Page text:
“This hospital all my life has been here,” said Keller, now retired. “[It] helps a lot of people who don’t have adequate health care coverage—and I don’t know what they would do without it.” Aside from providing healthcare to a largely poor population, it provides hundreds of jobs in a town that locals say never recovered after industries such as coal mining and glass manufacturing disappeared.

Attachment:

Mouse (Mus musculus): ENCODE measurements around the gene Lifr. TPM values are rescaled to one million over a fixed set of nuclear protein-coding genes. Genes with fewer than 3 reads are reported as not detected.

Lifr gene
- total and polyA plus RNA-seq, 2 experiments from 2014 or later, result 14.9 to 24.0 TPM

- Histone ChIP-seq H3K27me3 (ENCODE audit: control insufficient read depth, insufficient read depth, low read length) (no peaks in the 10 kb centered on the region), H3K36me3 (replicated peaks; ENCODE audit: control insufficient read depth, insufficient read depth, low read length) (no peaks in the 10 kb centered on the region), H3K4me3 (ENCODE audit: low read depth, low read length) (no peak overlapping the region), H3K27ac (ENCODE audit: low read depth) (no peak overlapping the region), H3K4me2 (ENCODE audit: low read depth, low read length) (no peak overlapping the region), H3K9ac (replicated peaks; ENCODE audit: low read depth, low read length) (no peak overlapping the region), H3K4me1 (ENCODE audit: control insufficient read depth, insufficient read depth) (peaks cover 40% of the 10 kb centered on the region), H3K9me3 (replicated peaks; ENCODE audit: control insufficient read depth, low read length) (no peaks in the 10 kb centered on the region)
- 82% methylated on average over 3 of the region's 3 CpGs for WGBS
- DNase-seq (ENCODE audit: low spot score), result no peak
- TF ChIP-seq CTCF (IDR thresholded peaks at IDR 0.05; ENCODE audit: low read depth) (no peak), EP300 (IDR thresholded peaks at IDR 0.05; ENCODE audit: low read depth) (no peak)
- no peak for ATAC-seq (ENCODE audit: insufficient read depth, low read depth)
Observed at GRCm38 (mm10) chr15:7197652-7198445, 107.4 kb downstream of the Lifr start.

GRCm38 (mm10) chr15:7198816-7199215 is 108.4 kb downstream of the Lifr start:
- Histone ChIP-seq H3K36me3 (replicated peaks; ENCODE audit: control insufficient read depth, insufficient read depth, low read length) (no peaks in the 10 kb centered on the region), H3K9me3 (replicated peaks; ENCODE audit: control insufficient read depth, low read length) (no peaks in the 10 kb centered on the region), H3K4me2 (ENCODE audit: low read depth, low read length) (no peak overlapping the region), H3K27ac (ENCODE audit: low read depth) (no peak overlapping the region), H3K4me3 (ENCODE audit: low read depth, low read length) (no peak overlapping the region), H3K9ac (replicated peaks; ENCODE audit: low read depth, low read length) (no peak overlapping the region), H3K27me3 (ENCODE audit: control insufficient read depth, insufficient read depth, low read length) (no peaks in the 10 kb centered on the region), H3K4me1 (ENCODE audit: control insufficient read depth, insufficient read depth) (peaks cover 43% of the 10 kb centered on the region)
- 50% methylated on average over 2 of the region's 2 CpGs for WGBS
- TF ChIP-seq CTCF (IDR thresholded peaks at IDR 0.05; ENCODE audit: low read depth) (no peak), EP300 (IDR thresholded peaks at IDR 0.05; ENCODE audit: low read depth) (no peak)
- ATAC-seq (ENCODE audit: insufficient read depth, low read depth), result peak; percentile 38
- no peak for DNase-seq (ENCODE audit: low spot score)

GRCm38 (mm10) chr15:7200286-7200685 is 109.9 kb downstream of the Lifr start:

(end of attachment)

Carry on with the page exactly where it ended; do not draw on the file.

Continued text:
But in the wake of this fall’s presidential election, Highlands—like many other rural hospitals—will likely face new financial challenges that will intensify longstanding struggles, experts say. The Affordable Care Act, which President-elect Donald Trump has vowed to repeal, threw a number of life-savers to these vital but financially troubled centers. And its full repeal, without a comparable and viable replacement, could signal their death knell.
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